current of 475 mAs, 17.6 mGy at a tube current of 210 mAs, and 4.7
mGy at a tube current of 30 mAs. There have been many approaches to
minimizing radiation dose during sinus CT.
Hojreh et al
reported the diagnostic quality of low-dose scans, recommending a
tube current of 50 mAs (with 140 kV and a collimation of 16 × 0.75
mm). Figure 6 shows the diagnostic quality of lower-dose sinus
CT perfusion imaging carries a high radiation cost. When imaging
for middle cerebral artery (MCA) territory infarcts, the most
caudal slice should be at the superior orbital rim. When performing
perfusion on a 40- or 64-detector scanner, most of the MCA
territory will be included in the 4-cm slab acquired.
Smart scanning also uses the significant advances that
manufacturers are making in reducing radiation dose with MDCT.
Manufacturers have taken several different approaches to
reducing dose. GE Medical Systems uses "Auto mA" software. Philips
uses "Dose Right." Siemens uses a "CARE Dose" application packet.
Toshiba uses the "Real EC." Each of these applications attempts to
account for the varied tube current required when imaging patients
of different body shapes and composition. When scanning the neck,
for example, tube modulation software will reduce tube current when
scanning the smallest portions of the upper neck but will increase
tube current when scanning through the shoulders at the thoracic
inlet (see Figure 7). Tube modulation eliminates the need to scan
the entire neck at the high tube current necessary to scan through
the shoulders. Modulation can be performed along the z-axis,
according to a localizer sequence; or in the angular plane,
adjusting with each rotation, from the data of the prior rotation.
Such software advances allow a more constant image quality, while
reducing unnecessary radiation. In neuroradiology, these should be
widely implemented for neck scans and can also be used with most
With knowlege of general MDCT dose guidelines, radiologists can
find the necessary balance between maximizing image resolution and
minimizing radiation dose. Protocols should be dose conscious.
Referring clinicians will need to be included in discussions of
radiation risks, or they may balk at changes in image quality.
Radiologists' efforts should be wide ranging but can initially be
targeted at pediatric patients who are at the greatest risk for
stochastic effects. Dose-reduction software from manufacturers can
help keep images diagnostic by maintaining an acceptable noise
level. During the last 5 years, much has been learned from research
on radiation dose and risks. It is time for clinical
- Valentin J. Relative biological effectiveness (RBE), quality
factor (Q), and radiation weighting factor (wR): ICRP Publication
. 2003; 33(4):93-95.
- Verdun FR, Gutierrez D, Schnyder P, et al. CT dose
optimization when changing to CT multi-detector row technology.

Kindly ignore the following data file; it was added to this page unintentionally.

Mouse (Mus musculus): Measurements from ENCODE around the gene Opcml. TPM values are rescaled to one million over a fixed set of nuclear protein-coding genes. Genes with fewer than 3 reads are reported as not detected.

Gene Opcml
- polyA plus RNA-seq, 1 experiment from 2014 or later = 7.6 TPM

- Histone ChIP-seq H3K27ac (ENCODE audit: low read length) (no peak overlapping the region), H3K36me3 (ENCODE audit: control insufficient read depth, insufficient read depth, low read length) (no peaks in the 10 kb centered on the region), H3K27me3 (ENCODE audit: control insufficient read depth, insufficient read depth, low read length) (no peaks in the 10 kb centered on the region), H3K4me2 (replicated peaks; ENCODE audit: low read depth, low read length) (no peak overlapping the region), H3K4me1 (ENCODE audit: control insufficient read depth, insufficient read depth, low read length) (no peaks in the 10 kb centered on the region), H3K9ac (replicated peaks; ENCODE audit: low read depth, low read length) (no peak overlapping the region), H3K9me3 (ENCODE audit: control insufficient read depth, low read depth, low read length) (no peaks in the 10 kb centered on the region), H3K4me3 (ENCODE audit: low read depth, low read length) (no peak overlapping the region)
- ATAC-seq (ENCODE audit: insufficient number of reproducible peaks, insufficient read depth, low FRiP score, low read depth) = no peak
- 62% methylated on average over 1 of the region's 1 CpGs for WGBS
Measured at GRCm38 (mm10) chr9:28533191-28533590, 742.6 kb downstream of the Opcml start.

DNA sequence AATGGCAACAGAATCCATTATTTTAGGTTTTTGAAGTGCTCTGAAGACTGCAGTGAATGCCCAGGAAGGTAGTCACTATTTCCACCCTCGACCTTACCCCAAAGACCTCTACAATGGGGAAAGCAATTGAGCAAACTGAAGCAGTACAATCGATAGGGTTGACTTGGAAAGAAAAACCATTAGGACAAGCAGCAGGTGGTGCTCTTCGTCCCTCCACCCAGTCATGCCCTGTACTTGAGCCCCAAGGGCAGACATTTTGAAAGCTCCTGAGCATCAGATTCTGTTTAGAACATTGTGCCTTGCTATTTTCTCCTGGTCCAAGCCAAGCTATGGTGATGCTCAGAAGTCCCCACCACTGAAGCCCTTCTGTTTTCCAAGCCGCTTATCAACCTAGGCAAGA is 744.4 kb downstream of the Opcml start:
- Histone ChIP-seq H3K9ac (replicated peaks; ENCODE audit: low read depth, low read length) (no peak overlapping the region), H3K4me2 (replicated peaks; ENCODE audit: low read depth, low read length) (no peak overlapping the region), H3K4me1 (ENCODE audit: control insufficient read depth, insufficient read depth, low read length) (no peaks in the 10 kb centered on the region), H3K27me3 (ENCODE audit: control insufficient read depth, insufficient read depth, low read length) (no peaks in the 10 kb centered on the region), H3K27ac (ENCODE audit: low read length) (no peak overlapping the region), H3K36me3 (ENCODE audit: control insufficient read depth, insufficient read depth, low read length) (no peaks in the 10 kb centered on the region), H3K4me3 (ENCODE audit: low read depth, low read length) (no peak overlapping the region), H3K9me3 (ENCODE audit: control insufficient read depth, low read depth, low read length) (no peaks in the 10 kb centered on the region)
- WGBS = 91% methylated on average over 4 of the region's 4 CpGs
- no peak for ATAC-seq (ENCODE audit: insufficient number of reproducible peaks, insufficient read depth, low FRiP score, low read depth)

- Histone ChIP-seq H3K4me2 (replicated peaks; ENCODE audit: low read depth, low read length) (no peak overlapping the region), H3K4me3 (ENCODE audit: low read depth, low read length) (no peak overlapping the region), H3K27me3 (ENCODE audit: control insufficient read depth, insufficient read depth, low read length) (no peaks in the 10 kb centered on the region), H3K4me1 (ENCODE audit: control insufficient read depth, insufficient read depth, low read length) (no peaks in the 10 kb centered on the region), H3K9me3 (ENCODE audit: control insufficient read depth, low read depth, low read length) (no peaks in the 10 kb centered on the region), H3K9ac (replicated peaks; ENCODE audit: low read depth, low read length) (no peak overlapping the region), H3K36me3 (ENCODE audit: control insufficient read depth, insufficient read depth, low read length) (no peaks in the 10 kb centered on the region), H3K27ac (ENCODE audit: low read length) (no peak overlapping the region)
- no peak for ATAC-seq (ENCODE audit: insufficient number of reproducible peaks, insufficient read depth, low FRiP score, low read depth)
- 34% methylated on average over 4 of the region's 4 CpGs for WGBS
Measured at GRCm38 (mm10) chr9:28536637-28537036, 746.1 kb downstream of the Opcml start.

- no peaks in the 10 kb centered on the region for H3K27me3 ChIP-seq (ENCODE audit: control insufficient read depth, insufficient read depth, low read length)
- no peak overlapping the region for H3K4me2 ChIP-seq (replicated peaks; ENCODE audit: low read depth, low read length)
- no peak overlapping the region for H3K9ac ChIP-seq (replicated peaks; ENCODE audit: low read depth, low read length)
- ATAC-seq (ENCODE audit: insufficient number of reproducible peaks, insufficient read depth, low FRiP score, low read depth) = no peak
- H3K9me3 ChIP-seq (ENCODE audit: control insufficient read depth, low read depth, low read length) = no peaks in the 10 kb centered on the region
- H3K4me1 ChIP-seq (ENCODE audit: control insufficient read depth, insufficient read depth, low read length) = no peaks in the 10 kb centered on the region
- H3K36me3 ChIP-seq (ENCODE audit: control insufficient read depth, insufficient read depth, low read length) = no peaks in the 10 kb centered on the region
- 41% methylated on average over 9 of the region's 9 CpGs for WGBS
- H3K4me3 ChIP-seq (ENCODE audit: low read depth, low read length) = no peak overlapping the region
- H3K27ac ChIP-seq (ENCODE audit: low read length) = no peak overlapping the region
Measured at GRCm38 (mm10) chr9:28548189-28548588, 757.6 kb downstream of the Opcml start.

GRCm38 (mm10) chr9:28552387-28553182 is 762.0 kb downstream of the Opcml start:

Curr Probl Diagn Radiol.
- McNitt-Gray MF. AAPM/RSNA Physics Tutorial for Residents:
Topics in CT. Radiation dose in CT.
- American College of Radiology. ACR Practice Guideline for
diagnostic reference levels in medical x-ray imaging (Resolution
3). Adopted 2008: 802.
- Mettler FA Jr, Upton AC.
Medical Effects of Ionizing Radiation.
2nd ed. Philadelphia, PA: Saunders;1995.
- Wall BF, Hart D. Revised radiation doses for typical X-ray
examinations. Report on a recent review of doses to patients from
medical X-ray examinations in the UK by NRPB.National
Radiological Protection Board.
Br J Radiol.
- Hadley, JL, Agola J, Wong P. Potential impact of the American
College of Radiology appropriateness criteria on CT for trauma.
Am J Roentgenol.
- Griffey RT, Ledbetter S, Khorasani R. Yield and utility of
radiographic "shunt series" in the evaluation of
ventriculo-peritoneal shunt malfunction in adult emergency
- Valentin J. Biological effects after prenatal irradiation
(embryo and fetus). Publication 90.
- Sharp C, Shrimpton JA, Bury RF. Diagnostic medical exposures:
Exposure to ionising radiation of pregnant women.
- Mukundan S Jr, Wang PI, Frush DP, et al. MOSFET dosimetry for
radiation dose assessment of bismuth shielding of the eye in
AJR Am J Roentgenol.
- MacLennan AC. Radiation dose to the lens from coronal CT
scanning of the sinuses.
- Tack D, Widelec J, De Maertelaer V, et al. Comparison between
low-dose and standard-dose multidetector CT in patients with
suspected chronic sinusitis.
AJR Am J Roentgenol.
- Hagtvedt T,Aalokken TM, Notthelien J, Kolbenstvedt A. A new
low-dose CT examination compared with standard-dose CT in the
diagnosis of acute sinusitis.
- Hojreh A, Czerny C, Kainberger F. Dose classification scheme
for computed tomography of the paranasal sinuses.
Eur J Radiol.
- Bassim MK, Ebert CS, Sit RC, Senior BA. Radiation dose to the
eyes and parotids during CT of the sinuses.
Otolaryngol Head Neck Surg.
- Smith AB, Dillon WP, Gould R, Wintermark M. Radiation
dose-reduction strategies for neuroradiology CT protocols.
AJNR Am J Neuroradiol.